Photography, Thought Catalogue, Unsplash.com
Have you ever felt stuck at work? Or bored out of your mind?
Our job is our source of income—it’s okay if it doesn’t fulfill every part of you. But what if there was a way to make your day a little bit better? Your boring job may be a case of bore-out.
Here's what you need to know about this little-known phenomenon.
Élysabeth worked in a hospital laboratory for two years, carrying out tests to diagnose illnesses. "At first, it was okay because I was learning new laboratory techniques," says Élysabeth, who studied science at university. "But it soon became routine. It was always the same tests, the same procedures. The days were endless. What's more, I felt that my skills were under-utilized. I was really unhappy.”
She eventually resigned. The reason? Boredom.
Without knowing it, Élysabeth was suffering from bore-out, or boredom-induced burn-out syndrome, a term coined in 2007 by Swiss management consultants Peter Werder and Philippe Rothlin. This phenomenon is characterized by boredom and a lack of challenge at work, as well as a loss of interest in one's tasks.
How does it differ from burn-out? "In both cases, we're talking about professional exhaustion, but burn-out is caused by an overload of work and pressure, whereas bore-out is the result of profound boredom and a lack of satisfaction at work," says Manon Poirier, President of the Chartered Professionals in Human Resources.
What causes bore-out?
Spending your time doing repetitive or monotonous tasks, being overqualified for your job or not having enough work to fill your days are all situations that can lead to burnout through boredom.
"Having a job that doesn't offer you challenges that match your skills is a risk factor," observes Marie-Noëlle de Sève, guidance counsellor at Brisson Legris.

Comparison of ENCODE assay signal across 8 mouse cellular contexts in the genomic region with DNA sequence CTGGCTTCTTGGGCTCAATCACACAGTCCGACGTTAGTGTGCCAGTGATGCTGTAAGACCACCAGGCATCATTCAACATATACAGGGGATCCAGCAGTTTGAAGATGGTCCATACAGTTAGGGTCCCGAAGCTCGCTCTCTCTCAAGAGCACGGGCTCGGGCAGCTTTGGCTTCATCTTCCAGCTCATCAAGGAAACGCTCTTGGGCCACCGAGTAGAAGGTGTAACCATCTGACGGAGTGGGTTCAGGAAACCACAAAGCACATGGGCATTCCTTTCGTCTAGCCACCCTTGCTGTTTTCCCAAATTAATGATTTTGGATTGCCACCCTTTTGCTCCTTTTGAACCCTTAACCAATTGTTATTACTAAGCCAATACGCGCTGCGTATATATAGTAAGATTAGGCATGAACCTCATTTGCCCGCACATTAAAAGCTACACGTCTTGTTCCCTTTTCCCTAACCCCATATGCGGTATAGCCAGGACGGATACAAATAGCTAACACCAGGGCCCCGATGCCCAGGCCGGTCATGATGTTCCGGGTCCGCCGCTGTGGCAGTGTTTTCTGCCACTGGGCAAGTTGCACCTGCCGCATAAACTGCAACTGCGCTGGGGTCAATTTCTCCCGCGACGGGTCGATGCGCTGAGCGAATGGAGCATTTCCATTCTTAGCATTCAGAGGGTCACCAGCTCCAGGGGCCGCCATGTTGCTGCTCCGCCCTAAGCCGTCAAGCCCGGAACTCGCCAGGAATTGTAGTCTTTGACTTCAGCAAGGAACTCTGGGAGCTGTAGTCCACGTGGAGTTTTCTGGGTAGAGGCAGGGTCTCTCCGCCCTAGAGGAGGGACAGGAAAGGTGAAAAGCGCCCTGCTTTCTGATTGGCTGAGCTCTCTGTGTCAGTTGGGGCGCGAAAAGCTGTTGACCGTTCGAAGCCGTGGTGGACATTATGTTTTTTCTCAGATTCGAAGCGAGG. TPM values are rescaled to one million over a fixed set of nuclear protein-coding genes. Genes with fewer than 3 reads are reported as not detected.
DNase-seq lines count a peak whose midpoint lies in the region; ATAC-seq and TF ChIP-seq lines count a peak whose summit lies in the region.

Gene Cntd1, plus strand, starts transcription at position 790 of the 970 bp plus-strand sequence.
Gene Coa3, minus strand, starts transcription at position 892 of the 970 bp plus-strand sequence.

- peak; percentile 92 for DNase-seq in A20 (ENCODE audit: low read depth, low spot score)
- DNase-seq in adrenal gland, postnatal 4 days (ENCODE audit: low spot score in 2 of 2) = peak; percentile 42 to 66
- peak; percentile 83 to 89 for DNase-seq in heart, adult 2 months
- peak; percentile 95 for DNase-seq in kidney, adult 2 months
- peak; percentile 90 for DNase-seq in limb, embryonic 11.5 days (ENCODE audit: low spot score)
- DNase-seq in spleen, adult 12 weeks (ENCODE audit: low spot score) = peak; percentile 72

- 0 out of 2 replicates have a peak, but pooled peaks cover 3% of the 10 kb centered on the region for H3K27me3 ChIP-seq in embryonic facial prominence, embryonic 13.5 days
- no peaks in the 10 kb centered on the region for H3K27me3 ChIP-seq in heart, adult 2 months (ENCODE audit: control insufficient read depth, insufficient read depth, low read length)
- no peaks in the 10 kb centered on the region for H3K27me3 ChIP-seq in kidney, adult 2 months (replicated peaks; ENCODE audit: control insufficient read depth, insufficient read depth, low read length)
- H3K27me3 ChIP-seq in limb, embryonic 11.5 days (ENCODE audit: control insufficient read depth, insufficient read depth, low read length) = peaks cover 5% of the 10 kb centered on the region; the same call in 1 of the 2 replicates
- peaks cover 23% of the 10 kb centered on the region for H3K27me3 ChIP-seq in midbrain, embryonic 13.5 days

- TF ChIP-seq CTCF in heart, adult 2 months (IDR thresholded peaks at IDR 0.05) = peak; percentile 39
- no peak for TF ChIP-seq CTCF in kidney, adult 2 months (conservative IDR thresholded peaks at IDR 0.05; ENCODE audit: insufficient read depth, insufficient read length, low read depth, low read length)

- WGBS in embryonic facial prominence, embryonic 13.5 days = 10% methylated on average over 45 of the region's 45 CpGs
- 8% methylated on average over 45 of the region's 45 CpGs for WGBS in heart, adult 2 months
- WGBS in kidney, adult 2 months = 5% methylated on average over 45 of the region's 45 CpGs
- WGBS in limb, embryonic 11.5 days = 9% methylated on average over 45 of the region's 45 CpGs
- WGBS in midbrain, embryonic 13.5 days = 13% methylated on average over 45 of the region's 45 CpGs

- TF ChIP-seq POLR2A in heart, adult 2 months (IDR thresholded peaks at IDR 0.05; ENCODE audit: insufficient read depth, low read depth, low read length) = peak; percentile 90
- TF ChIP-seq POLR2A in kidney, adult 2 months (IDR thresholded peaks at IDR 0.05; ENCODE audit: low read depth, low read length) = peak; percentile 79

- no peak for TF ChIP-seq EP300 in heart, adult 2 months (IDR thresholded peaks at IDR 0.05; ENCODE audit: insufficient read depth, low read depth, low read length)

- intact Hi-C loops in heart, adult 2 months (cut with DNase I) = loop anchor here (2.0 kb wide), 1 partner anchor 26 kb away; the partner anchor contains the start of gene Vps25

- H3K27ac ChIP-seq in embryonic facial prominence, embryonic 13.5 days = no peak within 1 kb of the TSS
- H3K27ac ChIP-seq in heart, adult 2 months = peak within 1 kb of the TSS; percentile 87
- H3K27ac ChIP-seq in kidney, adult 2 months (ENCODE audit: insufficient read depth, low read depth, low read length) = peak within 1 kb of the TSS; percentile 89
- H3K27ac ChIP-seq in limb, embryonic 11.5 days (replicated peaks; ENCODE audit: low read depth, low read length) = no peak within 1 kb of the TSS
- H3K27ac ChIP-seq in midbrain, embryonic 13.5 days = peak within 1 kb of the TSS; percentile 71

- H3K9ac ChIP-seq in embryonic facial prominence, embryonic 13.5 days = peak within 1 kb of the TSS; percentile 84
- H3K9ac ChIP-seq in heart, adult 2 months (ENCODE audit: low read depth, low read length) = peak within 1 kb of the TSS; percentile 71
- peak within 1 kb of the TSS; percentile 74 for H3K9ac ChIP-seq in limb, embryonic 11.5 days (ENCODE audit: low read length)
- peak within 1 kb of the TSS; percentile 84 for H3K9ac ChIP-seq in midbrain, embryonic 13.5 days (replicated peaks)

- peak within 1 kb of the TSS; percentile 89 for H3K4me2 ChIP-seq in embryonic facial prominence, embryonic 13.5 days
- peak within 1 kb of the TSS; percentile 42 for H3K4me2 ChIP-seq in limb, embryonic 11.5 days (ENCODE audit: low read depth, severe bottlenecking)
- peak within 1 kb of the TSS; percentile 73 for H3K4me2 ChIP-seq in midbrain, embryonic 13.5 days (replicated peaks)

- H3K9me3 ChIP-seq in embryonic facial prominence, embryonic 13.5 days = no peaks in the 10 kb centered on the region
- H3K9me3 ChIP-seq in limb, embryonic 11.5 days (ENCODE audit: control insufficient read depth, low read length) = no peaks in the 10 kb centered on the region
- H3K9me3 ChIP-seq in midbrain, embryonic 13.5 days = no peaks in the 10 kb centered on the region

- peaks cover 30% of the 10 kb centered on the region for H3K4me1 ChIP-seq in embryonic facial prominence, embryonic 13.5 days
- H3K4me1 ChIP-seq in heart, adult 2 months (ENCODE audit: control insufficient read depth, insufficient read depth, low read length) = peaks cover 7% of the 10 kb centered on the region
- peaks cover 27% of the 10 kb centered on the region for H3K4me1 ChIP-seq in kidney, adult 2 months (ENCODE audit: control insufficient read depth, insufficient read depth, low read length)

It's impossible, however, to generalize, since job satisfaction also depends on individual differences and the working environment. For example, a job that involves a lot of repetitive tasks may be a nightmare for some, but a blessing for those who need a secure routine or who don't feel much like breaking their back.
"A sense of belonging to the employer, a certain amount of autonomy in tasks, and colleagues with whom you get on well can also compensate for the fact that a job is not very stimulating," says Manon Poirier.
There are also people who carry out tasks that are a little boring, but who don't have bore-out because they fulfil themselves within their family or through other activities. When you can find your need for fulfilment elsewhere, you are less likely to suffer from boredom. For instance, you can have a job that's below your skill level, but you play guitar in a band and are very happy regardless!
Ways to get out of it
Ideally, we should react before the boredom we feel turns into burnout. The first step is to listen to yourself, to sense that something is wrong, and to recognize the discomfort.
Marie-Noëlle de Sève advises: "We then need to ask ourselves what exactly is bothering us. Is it the nature of our tasks, an insufficient workload, the employer's sector of activity? This helps us think about possible solutions.” If you're considering a career change, it's a good idea to get a career adviser to take stock of your skills.
Photography, Cowomen, Unsplash.com
Discussing the situation with your manager is obviously essential if you want to continue working for the same company. We don't just complain, we put forward various options: a new division of tasks, internal mobility, training that would enable us to move to other functions, participation in committees or pilot projects, etc. If none of this is feasible, then we have a decision to make: to leave or to stay.
Fulfilling yourself outside of work
However, while changing jobs is sometimes the only way out for some people, others might have such good working conditions that they don't want to leave, whether that’s a great vacation policy or ideal work-life boundaries. Work then becomes a bit of a golden prison. If you decide to stay, Manon Poirier suggests finding a source of fulfilment outside work, such as volunteering. You should also watch out for signs of depression and seek help if necessary.
For her part, Élysabeth has never regretted her decision to leave. "I first gained experience in drug development with a pharmaceutical company. Then I set up my own business. The projects are varied, I'm constantly learning new things, and I meet doctors, pharmacists, and nurses. I love it, and I'm never bored!”